A few years ago, Spanish prison authorities were rather baffled after a prisoner who had been declared dead by three separate doctors woke up in the morgue – just hours before his own autopsy was set to commence.
The prisoner, then-29-year-old Gonzalo Montoya Jiménez, was found unresponsive in his cell during a morning roll call on 7 January 2018 and had been transferred to a hospital mortuary in a body bag when pathologists heard something strange.
Snoring. Coming from inside the bag.
Jiménez, who was serving time for robbery in the maximum security wing of Asturias Central Penitentiary in northwest Spain, was first attended by two doctors on duty in the prison, after he was found sitting unconscious in a chair in his cell, with no signs of violence being evident.
Sensing no vital signs, the doctors declared him dead, and an hour later a forensic doctor inspected the body, concurred with the first evaluations, and issued a third death report.
Only later in the morgue did physicians realize something was terribly wrong.
By this point, Jiménez had already spent time in a cold storage room to help preserve his body, and his skin had been marked with scalpel guidelines in preparation for his imminent autopsy – at which point the mistaken corpse suddenly stirred.
“Forensic doctors began to hear noises coming from inside the bag. Montoya was not dead. Quite the opposite,” reported El Español at the time.
“The forensic [pathologist] proceeded to open the bag and found the inmate still alive.”
Jiménez was subsequently transferred under guard in an ambulance to another hospital to recover from his mystery episode, and was eventually reported to be in a stable condition – but as for how the mix-up could have occurred in the first place, prison authorities seemingly had no idea.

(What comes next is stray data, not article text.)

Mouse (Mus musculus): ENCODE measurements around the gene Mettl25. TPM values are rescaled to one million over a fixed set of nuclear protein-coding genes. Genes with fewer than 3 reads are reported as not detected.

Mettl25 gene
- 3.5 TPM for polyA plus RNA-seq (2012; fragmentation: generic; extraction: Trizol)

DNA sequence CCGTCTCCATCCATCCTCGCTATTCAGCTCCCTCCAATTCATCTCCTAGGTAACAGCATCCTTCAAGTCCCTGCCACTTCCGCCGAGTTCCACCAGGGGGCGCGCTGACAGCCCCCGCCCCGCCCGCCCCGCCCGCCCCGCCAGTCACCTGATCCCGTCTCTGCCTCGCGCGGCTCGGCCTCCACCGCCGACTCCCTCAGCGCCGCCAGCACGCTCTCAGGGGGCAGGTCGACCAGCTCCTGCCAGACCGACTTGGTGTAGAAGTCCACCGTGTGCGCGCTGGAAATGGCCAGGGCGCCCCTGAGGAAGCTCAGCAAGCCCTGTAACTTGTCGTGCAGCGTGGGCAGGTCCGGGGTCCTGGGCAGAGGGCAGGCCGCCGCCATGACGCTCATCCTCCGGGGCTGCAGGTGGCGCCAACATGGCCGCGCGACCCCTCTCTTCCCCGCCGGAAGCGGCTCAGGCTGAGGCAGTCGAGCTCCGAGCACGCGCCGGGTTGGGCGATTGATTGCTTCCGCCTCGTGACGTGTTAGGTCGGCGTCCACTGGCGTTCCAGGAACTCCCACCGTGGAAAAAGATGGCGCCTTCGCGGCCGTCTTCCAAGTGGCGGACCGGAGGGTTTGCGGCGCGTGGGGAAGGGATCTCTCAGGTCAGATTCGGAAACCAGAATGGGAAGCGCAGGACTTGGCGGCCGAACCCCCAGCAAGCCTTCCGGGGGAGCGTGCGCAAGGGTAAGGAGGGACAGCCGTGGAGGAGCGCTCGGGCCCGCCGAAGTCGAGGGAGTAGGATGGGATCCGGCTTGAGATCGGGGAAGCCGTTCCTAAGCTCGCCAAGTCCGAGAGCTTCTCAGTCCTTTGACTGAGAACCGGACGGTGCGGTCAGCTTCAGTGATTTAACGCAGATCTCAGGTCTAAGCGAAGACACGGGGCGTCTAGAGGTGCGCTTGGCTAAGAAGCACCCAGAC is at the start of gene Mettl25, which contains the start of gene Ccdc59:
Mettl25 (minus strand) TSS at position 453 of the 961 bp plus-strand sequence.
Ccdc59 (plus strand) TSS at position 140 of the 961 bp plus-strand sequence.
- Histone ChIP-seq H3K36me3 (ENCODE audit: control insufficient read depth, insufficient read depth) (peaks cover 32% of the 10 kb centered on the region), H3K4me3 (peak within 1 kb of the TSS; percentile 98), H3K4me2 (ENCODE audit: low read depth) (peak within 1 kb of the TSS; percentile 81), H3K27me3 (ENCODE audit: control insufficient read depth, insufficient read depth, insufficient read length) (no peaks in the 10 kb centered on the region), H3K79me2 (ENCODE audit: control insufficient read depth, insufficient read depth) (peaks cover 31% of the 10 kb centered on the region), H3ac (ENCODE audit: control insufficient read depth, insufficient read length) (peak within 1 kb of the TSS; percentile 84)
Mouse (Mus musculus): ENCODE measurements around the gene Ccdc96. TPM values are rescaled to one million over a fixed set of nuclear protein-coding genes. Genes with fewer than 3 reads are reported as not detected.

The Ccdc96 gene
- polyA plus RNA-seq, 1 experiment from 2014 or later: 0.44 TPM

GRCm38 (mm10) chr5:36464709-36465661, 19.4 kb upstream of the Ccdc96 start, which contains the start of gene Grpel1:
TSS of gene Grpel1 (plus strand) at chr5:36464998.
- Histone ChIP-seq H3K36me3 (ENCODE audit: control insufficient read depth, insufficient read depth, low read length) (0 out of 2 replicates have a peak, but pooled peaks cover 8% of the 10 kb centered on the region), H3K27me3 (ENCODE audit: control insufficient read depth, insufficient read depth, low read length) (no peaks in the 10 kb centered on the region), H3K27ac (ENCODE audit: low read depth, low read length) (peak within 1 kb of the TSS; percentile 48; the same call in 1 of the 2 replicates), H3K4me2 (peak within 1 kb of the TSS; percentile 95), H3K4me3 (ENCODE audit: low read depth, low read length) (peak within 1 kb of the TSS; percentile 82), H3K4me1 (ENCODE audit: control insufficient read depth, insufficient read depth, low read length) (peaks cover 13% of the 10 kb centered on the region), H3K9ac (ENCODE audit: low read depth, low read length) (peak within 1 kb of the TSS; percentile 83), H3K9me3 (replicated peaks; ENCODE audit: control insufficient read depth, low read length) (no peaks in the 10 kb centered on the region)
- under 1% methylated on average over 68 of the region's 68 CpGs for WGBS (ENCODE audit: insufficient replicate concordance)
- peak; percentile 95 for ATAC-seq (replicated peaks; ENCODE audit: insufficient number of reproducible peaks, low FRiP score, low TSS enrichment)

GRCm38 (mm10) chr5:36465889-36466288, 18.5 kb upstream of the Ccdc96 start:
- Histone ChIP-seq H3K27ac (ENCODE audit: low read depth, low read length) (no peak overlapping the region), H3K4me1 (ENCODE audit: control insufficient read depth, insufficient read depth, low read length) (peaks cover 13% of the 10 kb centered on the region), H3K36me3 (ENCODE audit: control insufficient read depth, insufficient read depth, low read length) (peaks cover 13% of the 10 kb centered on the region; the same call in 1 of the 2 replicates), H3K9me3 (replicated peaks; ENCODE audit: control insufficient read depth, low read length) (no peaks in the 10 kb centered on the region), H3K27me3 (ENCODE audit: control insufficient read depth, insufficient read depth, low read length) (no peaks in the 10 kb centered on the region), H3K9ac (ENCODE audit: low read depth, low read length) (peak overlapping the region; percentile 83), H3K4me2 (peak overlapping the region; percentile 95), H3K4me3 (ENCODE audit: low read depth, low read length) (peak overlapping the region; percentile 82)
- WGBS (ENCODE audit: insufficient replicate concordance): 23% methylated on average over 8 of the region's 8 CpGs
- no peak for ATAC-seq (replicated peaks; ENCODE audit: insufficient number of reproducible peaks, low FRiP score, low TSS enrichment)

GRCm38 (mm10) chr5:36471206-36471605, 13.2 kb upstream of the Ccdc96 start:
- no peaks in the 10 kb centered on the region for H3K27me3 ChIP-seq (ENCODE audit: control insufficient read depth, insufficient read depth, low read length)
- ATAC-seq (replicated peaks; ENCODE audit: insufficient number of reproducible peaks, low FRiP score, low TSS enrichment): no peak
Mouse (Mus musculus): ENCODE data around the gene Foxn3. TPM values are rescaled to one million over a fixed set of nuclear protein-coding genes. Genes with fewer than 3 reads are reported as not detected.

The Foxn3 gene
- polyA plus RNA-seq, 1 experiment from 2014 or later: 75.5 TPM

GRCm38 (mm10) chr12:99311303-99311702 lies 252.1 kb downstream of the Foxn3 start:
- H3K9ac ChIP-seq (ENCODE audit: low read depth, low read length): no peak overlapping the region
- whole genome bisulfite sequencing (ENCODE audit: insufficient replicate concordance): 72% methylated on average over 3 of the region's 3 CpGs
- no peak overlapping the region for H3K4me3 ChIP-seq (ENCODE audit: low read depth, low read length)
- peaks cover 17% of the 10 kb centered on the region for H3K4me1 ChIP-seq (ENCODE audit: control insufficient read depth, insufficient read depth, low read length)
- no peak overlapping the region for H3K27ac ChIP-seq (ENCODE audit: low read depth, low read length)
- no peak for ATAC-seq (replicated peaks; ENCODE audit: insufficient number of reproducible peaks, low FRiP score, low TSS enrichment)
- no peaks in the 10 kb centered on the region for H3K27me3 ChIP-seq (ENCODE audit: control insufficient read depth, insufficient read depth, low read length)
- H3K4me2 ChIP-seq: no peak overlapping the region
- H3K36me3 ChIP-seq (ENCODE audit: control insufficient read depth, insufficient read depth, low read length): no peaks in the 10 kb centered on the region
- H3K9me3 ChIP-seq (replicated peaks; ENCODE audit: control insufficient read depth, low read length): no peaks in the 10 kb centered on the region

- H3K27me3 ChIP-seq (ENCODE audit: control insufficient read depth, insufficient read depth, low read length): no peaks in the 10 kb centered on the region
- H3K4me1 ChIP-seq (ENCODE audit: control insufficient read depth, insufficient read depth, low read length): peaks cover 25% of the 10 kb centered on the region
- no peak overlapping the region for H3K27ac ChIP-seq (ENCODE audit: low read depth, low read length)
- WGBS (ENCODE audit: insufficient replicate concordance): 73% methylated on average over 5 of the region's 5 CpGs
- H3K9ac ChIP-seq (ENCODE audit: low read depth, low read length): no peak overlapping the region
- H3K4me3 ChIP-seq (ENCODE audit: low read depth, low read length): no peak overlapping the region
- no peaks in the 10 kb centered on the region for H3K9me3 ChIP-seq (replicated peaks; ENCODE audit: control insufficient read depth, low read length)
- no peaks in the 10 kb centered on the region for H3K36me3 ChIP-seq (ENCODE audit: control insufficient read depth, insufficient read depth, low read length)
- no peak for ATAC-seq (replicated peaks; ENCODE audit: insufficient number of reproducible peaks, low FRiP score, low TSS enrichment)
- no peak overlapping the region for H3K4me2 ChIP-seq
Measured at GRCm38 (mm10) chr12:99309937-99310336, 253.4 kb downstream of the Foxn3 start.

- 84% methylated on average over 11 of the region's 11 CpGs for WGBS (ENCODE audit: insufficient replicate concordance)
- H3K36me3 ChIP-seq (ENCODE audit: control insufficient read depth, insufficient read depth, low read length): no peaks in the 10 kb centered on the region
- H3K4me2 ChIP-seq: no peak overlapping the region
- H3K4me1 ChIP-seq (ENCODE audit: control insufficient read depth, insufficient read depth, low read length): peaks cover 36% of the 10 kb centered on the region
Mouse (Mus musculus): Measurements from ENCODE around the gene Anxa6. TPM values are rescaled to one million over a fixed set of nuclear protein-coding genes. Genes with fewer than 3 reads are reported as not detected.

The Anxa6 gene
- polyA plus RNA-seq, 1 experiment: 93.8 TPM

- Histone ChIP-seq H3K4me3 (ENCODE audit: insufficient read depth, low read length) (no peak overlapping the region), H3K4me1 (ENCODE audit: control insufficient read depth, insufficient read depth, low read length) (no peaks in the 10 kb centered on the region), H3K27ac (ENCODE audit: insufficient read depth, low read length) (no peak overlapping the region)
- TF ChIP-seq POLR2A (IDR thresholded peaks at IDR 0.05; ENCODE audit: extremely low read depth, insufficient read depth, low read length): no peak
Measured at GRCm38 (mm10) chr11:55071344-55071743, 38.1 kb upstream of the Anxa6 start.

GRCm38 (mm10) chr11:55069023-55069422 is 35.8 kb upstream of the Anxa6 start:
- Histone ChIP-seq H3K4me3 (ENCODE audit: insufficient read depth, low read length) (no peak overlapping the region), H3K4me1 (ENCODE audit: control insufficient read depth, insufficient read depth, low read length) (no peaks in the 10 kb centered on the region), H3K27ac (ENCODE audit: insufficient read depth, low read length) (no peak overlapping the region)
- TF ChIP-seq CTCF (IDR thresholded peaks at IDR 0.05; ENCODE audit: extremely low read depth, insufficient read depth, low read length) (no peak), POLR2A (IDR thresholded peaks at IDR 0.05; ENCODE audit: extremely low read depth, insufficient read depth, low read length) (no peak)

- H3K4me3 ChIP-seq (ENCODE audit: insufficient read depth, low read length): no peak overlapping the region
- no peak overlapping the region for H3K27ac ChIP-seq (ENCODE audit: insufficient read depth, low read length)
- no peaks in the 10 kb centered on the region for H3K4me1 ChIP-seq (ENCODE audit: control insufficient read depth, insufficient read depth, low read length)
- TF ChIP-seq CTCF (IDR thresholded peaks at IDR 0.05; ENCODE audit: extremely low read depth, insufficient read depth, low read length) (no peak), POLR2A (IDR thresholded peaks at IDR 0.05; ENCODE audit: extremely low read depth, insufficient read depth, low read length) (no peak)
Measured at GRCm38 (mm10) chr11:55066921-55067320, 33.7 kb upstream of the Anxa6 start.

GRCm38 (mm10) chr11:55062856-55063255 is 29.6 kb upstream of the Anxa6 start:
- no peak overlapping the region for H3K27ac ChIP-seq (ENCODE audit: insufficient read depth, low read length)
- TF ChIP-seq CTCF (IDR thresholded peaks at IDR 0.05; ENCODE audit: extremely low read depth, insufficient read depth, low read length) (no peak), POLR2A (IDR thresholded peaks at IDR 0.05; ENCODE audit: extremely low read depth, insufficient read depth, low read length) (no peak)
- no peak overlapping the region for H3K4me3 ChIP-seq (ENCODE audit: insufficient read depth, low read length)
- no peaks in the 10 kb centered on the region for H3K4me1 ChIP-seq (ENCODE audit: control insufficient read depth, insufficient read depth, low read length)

“I can’t comment on what happened at the Institute of Legal Medicine,” a spokesperson for the Spanish Prison Service told the media, “but three doctors have seen clinical signs of death so it’s still not clear at the moment exactly why this occurred.”
The day before Jiménez was found ‘dead’, he complained of feeling ill, and while it was unknown exactly what caused his condition, officials described his body as showing signs of cyanosis – a purplish discoloration of the skin caused by poor circulation or lack of oxygen – in addition to rigor mortis.
Hospital officials told Spanish media the faux fatality could be a case of catalepsy, in which the body enters a trance or seizure-like state, exhibiting a loss of consciousness and sensation, together with physical rigidity.
Just how Jiménez became cataleptic is unclear, although the prisoner experienced epilepsy, and takes medication for the condition – but his family said it wasn’t always easy for Jiménez to adhere to his medication schedule in lock-up, so that might have had something to do with it.
In the hospital, it took 24 hours before Jiménez recovered consciousness in intensive care, and began to speak, which doctors said was a good sign.
When the ‘dead man’ woke up, he asked if he could see his wife.